It’s become almost impossible to enjoy a decent cup of coffee with one’s peers these days. Whenever I talk to them the conversation inevitably comes around to HR management and the vows associated with it. “In the old days...,” I am told, “employees joined companies for life.” I always wonder how way back that could be, like when people had just discovered cave painting perhaps?
With a few exceptions I don’t know anyone, even from my generation, who planned to be in the same organisation for life. And at 46, I am already from an era when dinosaurs used to walk the earth. I was once told in confidence by a head hunter that in the current market if you have been in the same organisation for more than six years, you have already messed up your resume. Apparently people think one lacks ambition and drive if one stays in the same company for long periods.
So while Baby Boomers stuck around for seven years and my peers from Generation X think that six years is too long, the current generation seem to start to become restless in six months and leave (on average) after two years. The Millennials, as they are called, are not difficult to recruit but they are notoriously difficult to retain. In an organisation I worked for in the recent past, it was so bad that people were leaving faster than we could hire them. However, that experience proved to be key in helping me understand what this generation is looking for.
From those learnings, I was able to develop policies in my current company which at present has an employee turnover rate close to zero percent. That, by the way, is a huge achievement considering my entire staff, with the exception of myself, are not only Millennials, but also work in the digital industry which is known for ridiculously high turnover rates.
Although I am no expert in HR, through my experience here, in my humble opinion, are some of essentials that Millennials look for in an organisation:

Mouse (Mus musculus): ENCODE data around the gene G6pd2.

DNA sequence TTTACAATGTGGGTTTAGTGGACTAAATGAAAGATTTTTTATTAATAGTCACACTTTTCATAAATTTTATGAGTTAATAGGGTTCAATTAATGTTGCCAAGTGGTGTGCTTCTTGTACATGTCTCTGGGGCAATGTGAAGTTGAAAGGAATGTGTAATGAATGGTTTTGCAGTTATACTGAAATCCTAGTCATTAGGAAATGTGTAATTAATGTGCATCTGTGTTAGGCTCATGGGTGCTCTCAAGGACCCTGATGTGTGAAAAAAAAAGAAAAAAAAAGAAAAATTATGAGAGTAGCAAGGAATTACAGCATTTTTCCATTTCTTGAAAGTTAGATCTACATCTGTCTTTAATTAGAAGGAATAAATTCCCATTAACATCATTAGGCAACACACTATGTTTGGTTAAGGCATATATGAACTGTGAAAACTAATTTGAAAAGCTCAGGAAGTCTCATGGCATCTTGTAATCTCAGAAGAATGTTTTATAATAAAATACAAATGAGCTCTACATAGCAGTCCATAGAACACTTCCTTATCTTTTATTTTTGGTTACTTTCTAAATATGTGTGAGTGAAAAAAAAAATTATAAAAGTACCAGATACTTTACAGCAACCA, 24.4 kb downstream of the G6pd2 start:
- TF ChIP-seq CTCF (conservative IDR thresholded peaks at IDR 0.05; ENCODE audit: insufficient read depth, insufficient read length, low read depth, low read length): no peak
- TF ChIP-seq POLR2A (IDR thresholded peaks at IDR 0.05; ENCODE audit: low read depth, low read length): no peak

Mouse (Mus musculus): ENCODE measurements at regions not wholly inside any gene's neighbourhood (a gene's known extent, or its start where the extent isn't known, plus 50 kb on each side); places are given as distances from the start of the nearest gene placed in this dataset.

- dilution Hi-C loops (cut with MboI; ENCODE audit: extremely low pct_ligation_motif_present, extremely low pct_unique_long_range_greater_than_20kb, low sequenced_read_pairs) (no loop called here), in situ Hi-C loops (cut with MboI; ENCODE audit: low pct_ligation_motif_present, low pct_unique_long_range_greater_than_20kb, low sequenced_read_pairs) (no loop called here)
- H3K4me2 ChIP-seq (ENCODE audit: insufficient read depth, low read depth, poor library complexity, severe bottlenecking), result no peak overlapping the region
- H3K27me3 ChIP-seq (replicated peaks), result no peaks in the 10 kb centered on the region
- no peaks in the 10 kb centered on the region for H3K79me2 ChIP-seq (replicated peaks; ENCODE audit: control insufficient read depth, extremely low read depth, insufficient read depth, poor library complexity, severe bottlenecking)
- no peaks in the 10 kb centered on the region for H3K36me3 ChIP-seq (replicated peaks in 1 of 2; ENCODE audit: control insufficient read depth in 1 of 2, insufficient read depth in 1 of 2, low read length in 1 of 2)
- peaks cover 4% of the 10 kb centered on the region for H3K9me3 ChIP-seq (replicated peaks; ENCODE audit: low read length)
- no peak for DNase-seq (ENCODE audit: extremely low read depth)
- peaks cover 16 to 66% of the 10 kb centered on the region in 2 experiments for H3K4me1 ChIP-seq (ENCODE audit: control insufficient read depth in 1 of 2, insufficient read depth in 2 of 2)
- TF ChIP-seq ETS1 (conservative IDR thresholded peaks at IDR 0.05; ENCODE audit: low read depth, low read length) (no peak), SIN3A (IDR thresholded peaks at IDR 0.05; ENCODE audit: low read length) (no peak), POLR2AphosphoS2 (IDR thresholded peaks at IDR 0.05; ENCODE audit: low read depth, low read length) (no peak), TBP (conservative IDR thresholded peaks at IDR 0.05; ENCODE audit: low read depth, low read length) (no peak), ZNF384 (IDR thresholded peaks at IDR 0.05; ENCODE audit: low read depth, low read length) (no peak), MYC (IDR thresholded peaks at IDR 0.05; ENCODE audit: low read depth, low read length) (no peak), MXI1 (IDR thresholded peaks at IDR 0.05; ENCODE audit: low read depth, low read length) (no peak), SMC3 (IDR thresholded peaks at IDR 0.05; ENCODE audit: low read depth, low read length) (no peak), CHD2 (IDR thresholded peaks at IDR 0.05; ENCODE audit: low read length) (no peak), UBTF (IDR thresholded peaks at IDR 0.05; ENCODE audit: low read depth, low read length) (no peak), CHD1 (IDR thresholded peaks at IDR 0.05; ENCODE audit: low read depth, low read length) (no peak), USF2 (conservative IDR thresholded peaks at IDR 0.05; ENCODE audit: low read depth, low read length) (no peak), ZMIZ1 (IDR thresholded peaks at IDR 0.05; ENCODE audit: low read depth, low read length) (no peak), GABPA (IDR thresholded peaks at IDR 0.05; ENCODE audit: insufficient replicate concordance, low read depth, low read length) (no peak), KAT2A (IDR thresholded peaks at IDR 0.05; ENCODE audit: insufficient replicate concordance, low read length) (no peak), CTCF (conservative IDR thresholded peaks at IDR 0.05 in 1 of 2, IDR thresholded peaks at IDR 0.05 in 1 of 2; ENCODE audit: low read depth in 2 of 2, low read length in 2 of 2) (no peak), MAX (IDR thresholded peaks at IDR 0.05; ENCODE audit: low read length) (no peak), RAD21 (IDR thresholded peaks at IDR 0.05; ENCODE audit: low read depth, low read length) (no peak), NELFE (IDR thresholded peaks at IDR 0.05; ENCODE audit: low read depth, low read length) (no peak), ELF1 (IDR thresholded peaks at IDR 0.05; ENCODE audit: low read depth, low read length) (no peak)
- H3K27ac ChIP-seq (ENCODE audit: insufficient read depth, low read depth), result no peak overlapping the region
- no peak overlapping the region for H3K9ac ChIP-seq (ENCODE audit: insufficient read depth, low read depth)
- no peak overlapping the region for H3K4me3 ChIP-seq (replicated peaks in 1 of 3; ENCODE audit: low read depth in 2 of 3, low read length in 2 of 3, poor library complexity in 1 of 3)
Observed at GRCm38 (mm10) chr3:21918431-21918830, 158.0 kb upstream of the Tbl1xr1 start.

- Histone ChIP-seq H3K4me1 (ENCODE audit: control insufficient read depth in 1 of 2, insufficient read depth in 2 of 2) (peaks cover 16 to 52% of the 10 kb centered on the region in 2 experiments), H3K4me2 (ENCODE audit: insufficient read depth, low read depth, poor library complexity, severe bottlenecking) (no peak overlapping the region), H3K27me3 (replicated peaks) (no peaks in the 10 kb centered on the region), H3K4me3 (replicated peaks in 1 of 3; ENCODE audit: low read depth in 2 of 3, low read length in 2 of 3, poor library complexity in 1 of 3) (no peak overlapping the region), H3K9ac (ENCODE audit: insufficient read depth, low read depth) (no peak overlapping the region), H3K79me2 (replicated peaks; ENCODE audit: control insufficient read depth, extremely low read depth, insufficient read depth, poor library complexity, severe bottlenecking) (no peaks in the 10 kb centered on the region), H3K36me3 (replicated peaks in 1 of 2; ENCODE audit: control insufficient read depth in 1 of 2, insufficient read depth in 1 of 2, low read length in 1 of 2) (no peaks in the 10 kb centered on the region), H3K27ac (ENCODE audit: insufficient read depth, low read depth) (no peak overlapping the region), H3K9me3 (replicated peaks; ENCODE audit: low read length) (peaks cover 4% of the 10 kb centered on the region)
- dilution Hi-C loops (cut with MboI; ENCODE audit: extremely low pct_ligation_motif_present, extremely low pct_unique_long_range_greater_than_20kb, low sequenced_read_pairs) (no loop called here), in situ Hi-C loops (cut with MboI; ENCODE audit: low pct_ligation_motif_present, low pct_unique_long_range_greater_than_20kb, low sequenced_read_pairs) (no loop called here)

1. They are the most important asset and would like to see that fact reflected in company policies
There was a time when companies were made of bricks and mortar, and management was under the impression that their most precious assets were things like computers and other machines. These days, a company is simply the sum total of the talent of all of its employees. None of your clients give a hoot about the latest computer or printer you installed, they only care about how efficient your account management guy is or how creative your copywriter is. So your company’s brand is actually the aggregate of all your employee brands. While most senior Pakistani executives will not find this a great revelation, I am sorry to say that the majority of them really do treat their photocopier with more respect than they do their employees. Even when they do, they are just giving them lip service. Millennials are the smartest generation yet and they can call bullshit when they see it.
2. Company politics and injustice
Even today when I sit among senior people, they boast about how they manipulated a junior in order get something out of someone else, or how they manipulated the system in order to get something for themselves or their favourite junior. It sickens me. Industries are small ecosystems and Millennials are extremely well connected. Organisations with a bad political culture or a manipulative management are quickly singled out as bad places to work in. The end result is that only the poorest of talent end up applying there. For example, in advertising (where I previously worked) there are seven agencies among the top 20 that no good Millennial wants to work for. Horror stories have been shared on social media of how employees are treated there. The net result is that not only do they fail to attract good people, but they can’t retain any that are accidentally recruited.
Most young people leave because they don’t see a clear path forward in an organisation. Management in this country is particularly good at keeping things vague.
3. Culture, culture, culture